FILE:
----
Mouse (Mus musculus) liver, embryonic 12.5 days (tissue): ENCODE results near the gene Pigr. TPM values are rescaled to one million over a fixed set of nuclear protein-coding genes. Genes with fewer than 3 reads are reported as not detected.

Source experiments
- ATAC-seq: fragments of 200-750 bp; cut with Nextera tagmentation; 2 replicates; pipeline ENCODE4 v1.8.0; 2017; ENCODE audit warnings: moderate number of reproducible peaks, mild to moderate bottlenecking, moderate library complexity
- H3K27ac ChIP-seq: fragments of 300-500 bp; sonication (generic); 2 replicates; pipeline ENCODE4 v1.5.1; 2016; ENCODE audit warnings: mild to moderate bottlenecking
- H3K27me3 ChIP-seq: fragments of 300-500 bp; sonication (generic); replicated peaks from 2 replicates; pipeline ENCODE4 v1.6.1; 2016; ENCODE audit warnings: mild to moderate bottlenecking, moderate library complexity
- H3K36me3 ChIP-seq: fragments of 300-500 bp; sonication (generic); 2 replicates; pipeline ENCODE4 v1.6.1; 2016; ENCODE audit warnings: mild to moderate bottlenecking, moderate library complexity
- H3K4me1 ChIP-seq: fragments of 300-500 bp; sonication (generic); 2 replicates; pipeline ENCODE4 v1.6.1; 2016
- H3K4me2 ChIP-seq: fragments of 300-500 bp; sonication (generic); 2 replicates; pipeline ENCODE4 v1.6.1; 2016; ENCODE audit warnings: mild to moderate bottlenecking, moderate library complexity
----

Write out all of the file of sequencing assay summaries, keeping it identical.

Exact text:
Mouse (Mus musculus) liver, embryonic 12.5 days (tissue): ENCODE results near the gene Pigr. TPM values are rescaled to one million over a fixed set of nuclear protein-coding genes. Genes with fewer than 3 reads are reported as not detected.

Source experiments
- ATAC-seq: fragments of 200-750 bp; cut with Nextera tagmentation; 2 replicates; pipeline ENCODE4 v1.8.0; 2017; ENCODE audit warnings: moderate number of reproducible peaks, mild to moderate bottlenecking, moderate library complexity
- H3K27ac ChIP-seq: fragments of 300-500 bp; sonication (generic); 2 replicates; pipeline ENCODE4 v1.5.1; 2016; ENCODE audit warnings: mild to moderate bottlenecking
- H3K27me3 ChIP-seq: fragments of 300-500 bp; sonication (generic); replicated peaks from 2 replicates; pipeline ENCODE4 v1.6.1; 2016; ENCODE audit warnings: mild to moderate bottlenecking, moderate library complexity
- H3K36me3 ChIP-seq: fragments of 300-500 bp; sonication (generic); 2 replicates; pipeline ENCODE4 v1.6.1; 2016; ENCODE audit warnings: mild to moderate bottlenecking, moderate library complexity
- H3K4me1 ChIP-seq: fragments of 300-500 bp; sonication (generic); 2 replicates; pipeline ENCODE4 v1.6.1; 2016
- H3K4me2 ChIP-seq: fragments of 300-500 bp; sonication (generic); 2 replicates; pipeline ENCODE4 v1.6.1; 2016; ENCODE audit warnings: mild to moderate bottlenecking, moderate library complexity